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Prostates

The prostate gland sits at the base of the bladder. The doctor can feel it with a gloved finger in the rectum. (The patient’s rectum, not the doctor’s.) A normal prostate feels like a small plum, with a ridge down the middle. The prostate makes most of your sperm, ie the milky liquid part. Mostly we seem to think of it as a problem, but it’s a really important structure. The urethra goes through the middle, carrying sperm and urine. And lots of fine nerves pass through it, controlling erections, bladder function and ejaculation. Unfortunately most men only discover the importance of all these functions after surgery to remove it, with permanent impact on these precious functions.


Three Things That Go Wrong with prostates.


1. Prostatitis. Usually in younger men, say 20-50, this is inflammation or infection and gives urine symptoms that persist, or an aching. A urine test after prostate massage can diagnose the culprit organism, and the treatment is likely to be a long course of antibiotics.


2. Enlarged prostate, or BPH if you love acronyms. Usually over 50 yo. Getting up for a wee a few times at night, waiting to start, or a poor stream suggest this may be the problem. Happily, there has been a strong move away from surgeons in treating this condition, and towards tablets, which usually work well. If it is not causing harm, or bothering the man, no treatment is needed.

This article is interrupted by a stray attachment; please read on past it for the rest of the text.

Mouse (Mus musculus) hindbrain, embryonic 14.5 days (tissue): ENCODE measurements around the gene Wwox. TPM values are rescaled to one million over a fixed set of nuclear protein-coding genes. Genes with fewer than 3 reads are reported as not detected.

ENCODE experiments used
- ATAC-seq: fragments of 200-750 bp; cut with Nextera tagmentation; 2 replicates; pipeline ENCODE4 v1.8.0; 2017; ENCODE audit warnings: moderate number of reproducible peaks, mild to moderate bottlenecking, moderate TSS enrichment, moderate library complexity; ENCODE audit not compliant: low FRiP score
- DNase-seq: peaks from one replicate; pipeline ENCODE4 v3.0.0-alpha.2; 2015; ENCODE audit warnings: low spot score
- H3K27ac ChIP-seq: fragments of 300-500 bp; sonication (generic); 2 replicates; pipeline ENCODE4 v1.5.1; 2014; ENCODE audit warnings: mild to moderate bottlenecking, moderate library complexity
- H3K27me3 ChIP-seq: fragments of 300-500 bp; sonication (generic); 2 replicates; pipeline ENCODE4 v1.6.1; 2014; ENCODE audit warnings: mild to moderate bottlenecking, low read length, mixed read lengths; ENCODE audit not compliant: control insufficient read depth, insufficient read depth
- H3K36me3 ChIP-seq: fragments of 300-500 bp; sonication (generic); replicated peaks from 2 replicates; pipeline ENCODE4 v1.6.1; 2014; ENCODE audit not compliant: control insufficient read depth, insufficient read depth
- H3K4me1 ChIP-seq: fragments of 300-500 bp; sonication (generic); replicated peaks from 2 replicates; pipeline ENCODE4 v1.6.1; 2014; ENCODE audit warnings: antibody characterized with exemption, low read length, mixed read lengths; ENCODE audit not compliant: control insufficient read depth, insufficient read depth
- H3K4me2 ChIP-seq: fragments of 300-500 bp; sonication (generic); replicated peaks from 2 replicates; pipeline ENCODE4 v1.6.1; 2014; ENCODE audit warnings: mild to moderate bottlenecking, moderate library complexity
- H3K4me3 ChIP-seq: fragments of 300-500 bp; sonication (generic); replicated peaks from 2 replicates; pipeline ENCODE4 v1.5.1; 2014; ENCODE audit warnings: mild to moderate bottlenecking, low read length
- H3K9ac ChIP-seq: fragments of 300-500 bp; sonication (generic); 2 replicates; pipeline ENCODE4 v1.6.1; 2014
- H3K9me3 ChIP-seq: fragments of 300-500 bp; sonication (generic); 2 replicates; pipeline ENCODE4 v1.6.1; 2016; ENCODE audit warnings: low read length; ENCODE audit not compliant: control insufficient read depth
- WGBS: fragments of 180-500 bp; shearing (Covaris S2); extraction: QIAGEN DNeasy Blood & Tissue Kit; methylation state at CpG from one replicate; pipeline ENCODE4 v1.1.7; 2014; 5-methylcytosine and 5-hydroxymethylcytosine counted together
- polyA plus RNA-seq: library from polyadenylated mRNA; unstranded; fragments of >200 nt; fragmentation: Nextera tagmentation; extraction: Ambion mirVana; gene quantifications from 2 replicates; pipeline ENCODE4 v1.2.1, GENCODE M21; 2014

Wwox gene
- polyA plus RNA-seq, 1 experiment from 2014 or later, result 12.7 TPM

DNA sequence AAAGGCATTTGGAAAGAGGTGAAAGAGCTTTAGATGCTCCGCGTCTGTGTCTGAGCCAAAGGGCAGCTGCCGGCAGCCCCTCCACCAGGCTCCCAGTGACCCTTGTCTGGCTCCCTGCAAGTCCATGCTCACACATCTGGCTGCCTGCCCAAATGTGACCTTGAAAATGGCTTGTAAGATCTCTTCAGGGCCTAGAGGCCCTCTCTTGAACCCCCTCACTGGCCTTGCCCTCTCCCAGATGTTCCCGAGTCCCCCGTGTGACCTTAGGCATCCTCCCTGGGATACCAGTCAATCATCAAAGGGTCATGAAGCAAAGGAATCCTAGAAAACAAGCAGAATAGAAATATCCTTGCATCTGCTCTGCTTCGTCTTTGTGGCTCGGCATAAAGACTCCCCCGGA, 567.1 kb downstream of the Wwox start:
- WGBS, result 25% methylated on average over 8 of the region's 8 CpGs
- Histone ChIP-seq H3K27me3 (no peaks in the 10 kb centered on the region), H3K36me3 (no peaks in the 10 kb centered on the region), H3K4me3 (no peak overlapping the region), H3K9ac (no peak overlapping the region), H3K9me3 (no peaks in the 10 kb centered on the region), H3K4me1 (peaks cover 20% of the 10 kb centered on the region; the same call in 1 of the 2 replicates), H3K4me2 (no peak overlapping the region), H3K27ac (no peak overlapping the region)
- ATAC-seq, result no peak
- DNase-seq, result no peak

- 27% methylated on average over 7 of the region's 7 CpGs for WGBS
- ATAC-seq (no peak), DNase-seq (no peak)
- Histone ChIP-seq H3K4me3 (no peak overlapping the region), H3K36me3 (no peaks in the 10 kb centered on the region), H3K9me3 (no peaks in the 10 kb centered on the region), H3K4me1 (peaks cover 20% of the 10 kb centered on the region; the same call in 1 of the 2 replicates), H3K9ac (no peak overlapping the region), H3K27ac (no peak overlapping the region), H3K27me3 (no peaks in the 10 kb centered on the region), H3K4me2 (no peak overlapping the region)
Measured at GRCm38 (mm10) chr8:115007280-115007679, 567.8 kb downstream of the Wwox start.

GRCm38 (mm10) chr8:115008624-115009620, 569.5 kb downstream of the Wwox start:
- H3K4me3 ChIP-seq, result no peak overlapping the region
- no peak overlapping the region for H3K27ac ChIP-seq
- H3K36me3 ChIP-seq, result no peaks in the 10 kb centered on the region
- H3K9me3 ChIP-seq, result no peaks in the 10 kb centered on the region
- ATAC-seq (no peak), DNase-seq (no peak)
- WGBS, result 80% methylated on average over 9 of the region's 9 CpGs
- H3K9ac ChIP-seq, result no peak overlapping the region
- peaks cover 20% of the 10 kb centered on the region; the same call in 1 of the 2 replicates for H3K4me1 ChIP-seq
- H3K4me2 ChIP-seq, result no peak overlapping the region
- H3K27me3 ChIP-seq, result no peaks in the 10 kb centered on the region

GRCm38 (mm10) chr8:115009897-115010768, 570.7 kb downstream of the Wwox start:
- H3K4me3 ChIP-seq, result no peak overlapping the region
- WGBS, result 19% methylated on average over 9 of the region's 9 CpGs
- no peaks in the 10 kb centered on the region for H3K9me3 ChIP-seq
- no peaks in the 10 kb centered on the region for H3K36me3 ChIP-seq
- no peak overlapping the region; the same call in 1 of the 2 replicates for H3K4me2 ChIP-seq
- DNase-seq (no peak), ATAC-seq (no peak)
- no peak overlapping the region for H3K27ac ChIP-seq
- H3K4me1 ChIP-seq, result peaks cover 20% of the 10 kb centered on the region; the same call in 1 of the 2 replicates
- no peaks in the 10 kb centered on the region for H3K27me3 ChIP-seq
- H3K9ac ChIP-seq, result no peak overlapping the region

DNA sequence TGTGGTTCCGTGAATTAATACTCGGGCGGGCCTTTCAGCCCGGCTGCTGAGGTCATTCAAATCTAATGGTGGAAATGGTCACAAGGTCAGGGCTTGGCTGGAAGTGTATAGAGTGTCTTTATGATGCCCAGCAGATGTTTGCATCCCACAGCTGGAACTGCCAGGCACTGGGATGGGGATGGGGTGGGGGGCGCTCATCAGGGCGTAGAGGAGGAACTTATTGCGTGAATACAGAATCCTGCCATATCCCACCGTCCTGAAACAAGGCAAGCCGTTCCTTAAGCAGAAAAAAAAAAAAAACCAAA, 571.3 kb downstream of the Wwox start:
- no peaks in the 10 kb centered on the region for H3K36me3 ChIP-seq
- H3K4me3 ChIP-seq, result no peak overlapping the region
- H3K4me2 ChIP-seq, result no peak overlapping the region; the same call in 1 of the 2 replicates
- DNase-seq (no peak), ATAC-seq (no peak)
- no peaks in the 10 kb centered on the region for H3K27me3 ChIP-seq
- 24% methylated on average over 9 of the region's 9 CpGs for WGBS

3. Prostate cancer. At one end of the spectrum, this can be a terrible condition, spreading to bones and causing the death of more Australian men than breast cancer does in women. But it is also very common; if we look carefully enough, perhaps all men after age 80 have some microscopic prostate cancer, and in most cases it will cause no harm at all. This wide spectrum of behaviour of prostate cancer creates a difficult dilemma for men and for doctors. The aim of GPs and Urologists in recent years is to avoid surgery or other destructive treatment in low grade prostate cancer. It comes as a surprise to some men, after biopsy, to be given a diagnosis of ‘cancer’ and then be told no treatment is required, just surveillance. But it is correct and safe to do so in low grade cancer, so long as monitoring takes place, and it is an acknowledgement that, in the past, many men were rendered impotent and incontinent by destructive surgery which might have been avoided.




While modern prostate cancer surgery is less destructive than it once was, there will almost always be some impact on erections and continence. Most urologists nowadays will automatically refer men on for management of these two issues soon after surgery. You do not need a referral to make an appointment with Dr Burke, just use the Contact link.